I am unable to tell exactly when and where I developed an interest in investigating this currently ubiquitous trend of “fun,” but I found I was not alone in this endeavour. I liaised and collaborated with Guillermo Fernández, an engineer and exhibit designer I knew from the times when he would offer his services to the science centre I worked at. We were later joined by Pere Viladot, a very experienced museum educator and since recently PhD in science education. I was also able to draw into the investigation various undergraduate students in their final year at UWE, through their third year project. I must say, as well as ticking the boxes of integrating research into teaching and providing a unique student experience (in that the students did real original research, as opposed to repeat experiments of well-known phenomena), this has been the part that I enjoyed most. It was simply awesome to see these undergraduates doing research work that was often of better quality than what we see in MSc dissertations, and to share their excitement at seeing their work being accepted and presented at international conferences.
Scientists see their work as fascinating, intriguing, exciting, interesting or important, but not “fun.”
So, quite early on, student Megan Lyons explored the perception of the “fun” in science by people at different stages of their scientific career, showing that with time and experience “fun” becomes less and less of an adjective used to describe their work, and that there are many other words that are preferred in its stead, such as “fascinating, intriguing, exciting, interesting, or important”, to name but a few. We presented this at a conference in Lodz (Poland), where people involved in Childrens’ Universities met to discuss their practice. It was quite an eye opener to encounter such a lack of understanding of what I was saying, and in the lively Q&A session I kept having to repeat again and again what we were warning against (conveying the message that science is fun) and what we weren’t (making science teaching and communication as fun as possible).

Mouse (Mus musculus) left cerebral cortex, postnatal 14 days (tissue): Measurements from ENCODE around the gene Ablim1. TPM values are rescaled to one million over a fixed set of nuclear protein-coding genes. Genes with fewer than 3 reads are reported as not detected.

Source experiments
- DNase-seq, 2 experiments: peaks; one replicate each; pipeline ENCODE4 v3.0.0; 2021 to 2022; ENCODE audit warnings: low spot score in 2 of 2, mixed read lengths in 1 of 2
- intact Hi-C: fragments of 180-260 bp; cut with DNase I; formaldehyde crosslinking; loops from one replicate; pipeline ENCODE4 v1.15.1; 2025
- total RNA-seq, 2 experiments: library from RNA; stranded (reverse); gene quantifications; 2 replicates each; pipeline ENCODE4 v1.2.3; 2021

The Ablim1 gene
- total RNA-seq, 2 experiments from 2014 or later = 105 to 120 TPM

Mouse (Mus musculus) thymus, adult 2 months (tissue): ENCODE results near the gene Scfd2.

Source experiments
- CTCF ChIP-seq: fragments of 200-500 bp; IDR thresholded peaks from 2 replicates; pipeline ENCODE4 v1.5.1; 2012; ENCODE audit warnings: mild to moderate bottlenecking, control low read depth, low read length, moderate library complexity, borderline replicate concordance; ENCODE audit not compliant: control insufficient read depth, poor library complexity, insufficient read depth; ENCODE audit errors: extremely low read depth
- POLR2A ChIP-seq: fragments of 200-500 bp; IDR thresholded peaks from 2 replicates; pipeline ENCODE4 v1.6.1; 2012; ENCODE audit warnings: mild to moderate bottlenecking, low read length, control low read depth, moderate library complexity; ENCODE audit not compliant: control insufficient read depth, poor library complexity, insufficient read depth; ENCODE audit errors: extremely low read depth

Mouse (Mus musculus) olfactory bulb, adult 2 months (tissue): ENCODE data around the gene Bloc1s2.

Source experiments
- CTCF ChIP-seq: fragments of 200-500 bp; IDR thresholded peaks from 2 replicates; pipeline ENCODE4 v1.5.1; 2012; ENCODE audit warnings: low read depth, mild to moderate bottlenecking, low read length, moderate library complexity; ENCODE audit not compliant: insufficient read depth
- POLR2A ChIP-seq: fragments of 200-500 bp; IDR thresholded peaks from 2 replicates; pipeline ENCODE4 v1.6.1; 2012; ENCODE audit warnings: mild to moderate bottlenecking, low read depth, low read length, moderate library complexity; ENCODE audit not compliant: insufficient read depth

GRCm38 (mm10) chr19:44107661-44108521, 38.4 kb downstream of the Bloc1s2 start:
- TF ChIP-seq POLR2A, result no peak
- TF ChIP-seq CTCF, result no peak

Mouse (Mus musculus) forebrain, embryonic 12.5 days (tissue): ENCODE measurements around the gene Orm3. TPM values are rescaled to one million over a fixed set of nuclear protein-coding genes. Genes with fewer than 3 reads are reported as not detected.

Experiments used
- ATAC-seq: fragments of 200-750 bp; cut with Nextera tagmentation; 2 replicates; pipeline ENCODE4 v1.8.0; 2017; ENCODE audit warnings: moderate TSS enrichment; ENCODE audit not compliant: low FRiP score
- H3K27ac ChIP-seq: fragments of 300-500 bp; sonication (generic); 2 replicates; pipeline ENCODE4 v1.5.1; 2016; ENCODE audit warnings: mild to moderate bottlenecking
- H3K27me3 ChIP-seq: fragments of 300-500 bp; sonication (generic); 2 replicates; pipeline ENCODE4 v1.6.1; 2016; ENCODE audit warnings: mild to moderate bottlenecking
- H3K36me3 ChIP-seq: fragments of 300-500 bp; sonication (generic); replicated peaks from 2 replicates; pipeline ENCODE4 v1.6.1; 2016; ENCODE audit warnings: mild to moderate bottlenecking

In the context of science centres, undergraduate student Hannah Owen had already explored whether science centres are actually addressing and providing opportunities for “dialogue” between science and society. Her analysis of At-Bristol and Techniquest that concluded that indeed they are not, and that the only attempts to do so are through activities and events, not through the exhibitions. This was presented at the 2013 edition of the Science in Public Conference in Nottingham and recently selected for publication in the Pantaneto Forum.
Science centres have tried and failed to understand their own role… and it sends out the wrong message about science.